2. As an introvert, I definitely struggled with having to live in a dorm at college. I had roommates most of the time that I was at college, and out of all of the roommates I had, I only really liked two of them. I liked one of them because I think that she was an introvert as well, and we had similar personalities. We had conversations and shared a lot about ourselves but there were also quiet times when we would just watch tv and do our work without saying much to each other. It worked out really well with that particular roommate. The other roommate I liked was also an introvert. Her personality was a bit different than mine, and I did find some things annoying about her, as I’m sure she found some things annoying about me, but overall, it wasn’t a bad rooming experience. But I did have one roommate who was quite nosey. She was friendly and we got along for a while, but after a while, I just couldn’t deal with her anymore. She would make little comments about the things I did and I always felt like she was watching me do things in order to make a comment. By the end of that year, she and I weren’t on speaking terms. It was an uncomfortable experience having to share the dorm room with her, but I wasn’t able to afford a single room, so I had to stick it out until the end of the school year. By my senior year of college, I got a single room and I really liked that. I finally had privacy and didn’t have to worry about accomodating the needs of a roommate. I could do what I wanted without worrying about getting a complaint from a roommate.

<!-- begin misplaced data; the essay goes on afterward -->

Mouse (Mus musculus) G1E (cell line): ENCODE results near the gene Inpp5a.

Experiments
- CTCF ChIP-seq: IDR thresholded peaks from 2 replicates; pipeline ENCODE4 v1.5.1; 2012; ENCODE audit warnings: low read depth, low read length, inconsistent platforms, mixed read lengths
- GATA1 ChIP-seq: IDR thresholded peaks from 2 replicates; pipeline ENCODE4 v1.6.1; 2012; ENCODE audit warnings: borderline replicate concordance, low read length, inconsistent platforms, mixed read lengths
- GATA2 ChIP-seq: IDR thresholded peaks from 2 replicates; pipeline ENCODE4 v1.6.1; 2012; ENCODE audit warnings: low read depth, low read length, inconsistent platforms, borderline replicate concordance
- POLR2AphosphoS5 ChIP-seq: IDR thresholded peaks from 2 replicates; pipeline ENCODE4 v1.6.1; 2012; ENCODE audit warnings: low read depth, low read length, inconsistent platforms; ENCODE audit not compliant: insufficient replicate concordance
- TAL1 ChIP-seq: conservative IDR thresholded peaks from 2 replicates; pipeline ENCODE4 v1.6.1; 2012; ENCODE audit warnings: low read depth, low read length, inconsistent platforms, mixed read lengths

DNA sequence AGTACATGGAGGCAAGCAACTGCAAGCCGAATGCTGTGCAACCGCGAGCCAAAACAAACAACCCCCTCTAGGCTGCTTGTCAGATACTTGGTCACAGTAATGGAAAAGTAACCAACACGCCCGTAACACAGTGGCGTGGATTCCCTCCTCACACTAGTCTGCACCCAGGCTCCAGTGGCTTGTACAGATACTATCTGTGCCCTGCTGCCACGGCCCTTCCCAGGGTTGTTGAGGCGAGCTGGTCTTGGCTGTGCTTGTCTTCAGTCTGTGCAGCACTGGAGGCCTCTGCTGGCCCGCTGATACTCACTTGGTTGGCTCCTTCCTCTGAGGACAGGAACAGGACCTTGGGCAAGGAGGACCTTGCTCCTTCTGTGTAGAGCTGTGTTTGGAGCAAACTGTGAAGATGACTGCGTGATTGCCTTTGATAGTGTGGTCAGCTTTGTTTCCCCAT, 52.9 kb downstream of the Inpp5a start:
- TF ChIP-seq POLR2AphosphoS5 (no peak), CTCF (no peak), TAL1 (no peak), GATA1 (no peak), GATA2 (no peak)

• Oh I am seething thinking of that nosey roommate! If there’s one thing I despise it’s to be watched like that. What a sheer hell and I’m glad you are out of it now! That single room is something I always fantasized about when in college but there was no such thing where I was.

      JW I really appreciate your comment! I hope introverts are are entering college or in college will take the time to read it, because I’m sure they will relate to it.

  3. Pingback: Don’t analyze an introvert or make him the center of attention β€” Introvert Zone

  4. Uhh is watching people and anaylsing them and things in general something that introverts do in general? I am an introvert and while I dont comment on stuff I do watch and try to figure other people out.

    • I do know some introverts who watch and analyze people, but I don’t do much of that myself. I notice things (mood, etc.) about people who I deal with, but if I’m not dealing with someone directly then I’m mostly in my own world. I have a coworker who’s a “thinking” rather than “feeling” introvert and he often talks about, “It’s fun to watch…” another coworker in some situation. Me? I have better things to watch. πŸ™‚

      • I love analyzing people too!!!!! but dont you dare analyze me. i dont like it when someone is staring at me. mind your own business….lol jk